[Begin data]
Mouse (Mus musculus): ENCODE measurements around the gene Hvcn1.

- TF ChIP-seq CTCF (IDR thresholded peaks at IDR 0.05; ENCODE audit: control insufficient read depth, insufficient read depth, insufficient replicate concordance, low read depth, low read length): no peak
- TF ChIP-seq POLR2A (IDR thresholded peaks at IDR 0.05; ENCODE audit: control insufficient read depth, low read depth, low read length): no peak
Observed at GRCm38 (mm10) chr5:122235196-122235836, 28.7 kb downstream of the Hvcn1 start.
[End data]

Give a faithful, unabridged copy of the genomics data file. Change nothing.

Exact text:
Mouse (Mus musculus): ENCODE measurements around the gene Hvcn1.

- TF ChIP-seq CTCF (IDR thresholded peaks at IDR 0.05; ENCODE audit: control insufficient read depth, insufficient read depth, insufficient replicate concordance, low read depth, low read length): no peak
- TF ChIP-seq POLR2A (IDR thresholded peaks at IDR 0.05; ENCODE audit: control insufficient read depth, low read depth, low read length): no peak
Observed at GRCm38 (mm10) chr5:122235196-122235836, 28.7 kb downstream of the Hvcn1 start.